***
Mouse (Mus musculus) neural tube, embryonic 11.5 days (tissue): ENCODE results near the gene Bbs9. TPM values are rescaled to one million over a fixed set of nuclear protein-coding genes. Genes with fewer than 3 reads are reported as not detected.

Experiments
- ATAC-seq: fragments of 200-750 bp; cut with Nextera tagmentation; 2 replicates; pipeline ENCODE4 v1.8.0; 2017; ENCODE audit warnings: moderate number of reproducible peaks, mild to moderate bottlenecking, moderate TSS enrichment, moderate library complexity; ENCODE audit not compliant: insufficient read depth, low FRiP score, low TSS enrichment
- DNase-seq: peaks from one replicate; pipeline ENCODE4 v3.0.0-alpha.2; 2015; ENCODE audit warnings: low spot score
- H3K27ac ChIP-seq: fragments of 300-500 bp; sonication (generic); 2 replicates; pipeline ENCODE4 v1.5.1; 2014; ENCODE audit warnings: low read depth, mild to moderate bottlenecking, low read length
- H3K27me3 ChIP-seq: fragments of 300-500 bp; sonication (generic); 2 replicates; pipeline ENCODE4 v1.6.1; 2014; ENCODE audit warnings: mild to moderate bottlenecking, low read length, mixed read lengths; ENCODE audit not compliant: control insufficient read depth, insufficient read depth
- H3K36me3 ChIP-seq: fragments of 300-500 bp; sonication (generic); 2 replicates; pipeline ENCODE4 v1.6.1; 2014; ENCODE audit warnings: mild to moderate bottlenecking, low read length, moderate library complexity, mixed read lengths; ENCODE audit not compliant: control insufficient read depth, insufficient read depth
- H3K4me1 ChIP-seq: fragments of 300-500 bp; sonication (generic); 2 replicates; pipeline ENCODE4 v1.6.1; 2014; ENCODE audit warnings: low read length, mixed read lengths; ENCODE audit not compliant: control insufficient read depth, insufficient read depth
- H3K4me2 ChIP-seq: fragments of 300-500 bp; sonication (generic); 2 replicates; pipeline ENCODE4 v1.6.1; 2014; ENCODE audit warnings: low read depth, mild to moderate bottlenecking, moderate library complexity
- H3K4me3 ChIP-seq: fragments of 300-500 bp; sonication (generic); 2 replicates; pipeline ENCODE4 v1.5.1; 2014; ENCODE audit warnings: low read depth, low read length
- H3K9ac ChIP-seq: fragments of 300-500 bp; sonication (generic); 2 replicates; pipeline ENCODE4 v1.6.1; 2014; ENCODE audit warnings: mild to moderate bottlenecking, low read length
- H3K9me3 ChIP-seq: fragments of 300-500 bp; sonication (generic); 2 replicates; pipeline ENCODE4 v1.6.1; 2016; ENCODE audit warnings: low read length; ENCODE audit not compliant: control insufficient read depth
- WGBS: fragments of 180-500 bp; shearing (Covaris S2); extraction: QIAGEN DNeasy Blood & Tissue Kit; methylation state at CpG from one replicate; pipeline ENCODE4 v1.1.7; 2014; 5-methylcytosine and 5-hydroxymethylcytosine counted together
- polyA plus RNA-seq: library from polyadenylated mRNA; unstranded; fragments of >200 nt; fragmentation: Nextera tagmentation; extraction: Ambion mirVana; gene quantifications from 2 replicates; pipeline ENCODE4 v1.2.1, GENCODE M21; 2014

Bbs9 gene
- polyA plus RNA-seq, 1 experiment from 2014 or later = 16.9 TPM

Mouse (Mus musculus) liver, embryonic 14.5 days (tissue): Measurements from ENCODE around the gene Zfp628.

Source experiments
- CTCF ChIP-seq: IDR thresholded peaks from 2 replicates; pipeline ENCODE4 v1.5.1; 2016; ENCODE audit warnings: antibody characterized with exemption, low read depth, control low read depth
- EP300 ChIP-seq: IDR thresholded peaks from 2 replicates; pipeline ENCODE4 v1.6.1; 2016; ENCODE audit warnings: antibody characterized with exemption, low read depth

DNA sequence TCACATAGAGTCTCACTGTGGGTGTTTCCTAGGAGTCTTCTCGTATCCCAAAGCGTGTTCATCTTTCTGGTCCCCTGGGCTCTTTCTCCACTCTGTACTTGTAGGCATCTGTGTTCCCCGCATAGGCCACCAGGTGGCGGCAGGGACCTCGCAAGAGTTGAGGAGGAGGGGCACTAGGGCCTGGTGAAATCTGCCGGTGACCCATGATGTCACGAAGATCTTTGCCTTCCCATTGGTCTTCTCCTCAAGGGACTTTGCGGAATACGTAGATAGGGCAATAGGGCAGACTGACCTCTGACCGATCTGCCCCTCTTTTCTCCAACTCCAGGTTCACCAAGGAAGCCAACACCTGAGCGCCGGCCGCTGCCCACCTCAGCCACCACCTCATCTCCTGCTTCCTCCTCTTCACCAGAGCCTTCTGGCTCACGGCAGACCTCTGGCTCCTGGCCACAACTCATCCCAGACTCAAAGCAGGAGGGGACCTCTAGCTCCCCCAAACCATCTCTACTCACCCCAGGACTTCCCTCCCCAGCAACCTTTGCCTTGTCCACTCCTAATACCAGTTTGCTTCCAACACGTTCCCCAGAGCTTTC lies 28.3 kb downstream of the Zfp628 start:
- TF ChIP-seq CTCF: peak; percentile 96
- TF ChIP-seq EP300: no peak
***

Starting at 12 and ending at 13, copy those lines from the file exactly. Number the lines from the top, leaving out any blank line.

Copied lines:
- H3K9me3 ChIP-seq: fragments of 300-500 bp; sonication (generic); 2 replicates; pipeline ENCODE4 v1.6.1; 2016; ENCODE audit warnings: low read length; ENCODE audit not compliant: control insufficient read depth
- WGBS: fragments of 180-500 bp; shearing (Covaris S2); extraction: QIAGEN DNeasy Blood & Tissue Kit; methylation state at CpG from one replicate; pipeline ENCODE4 v1.1.7; 2014; 5-methylcytosine and 5-hydroxymethylcytosine counted together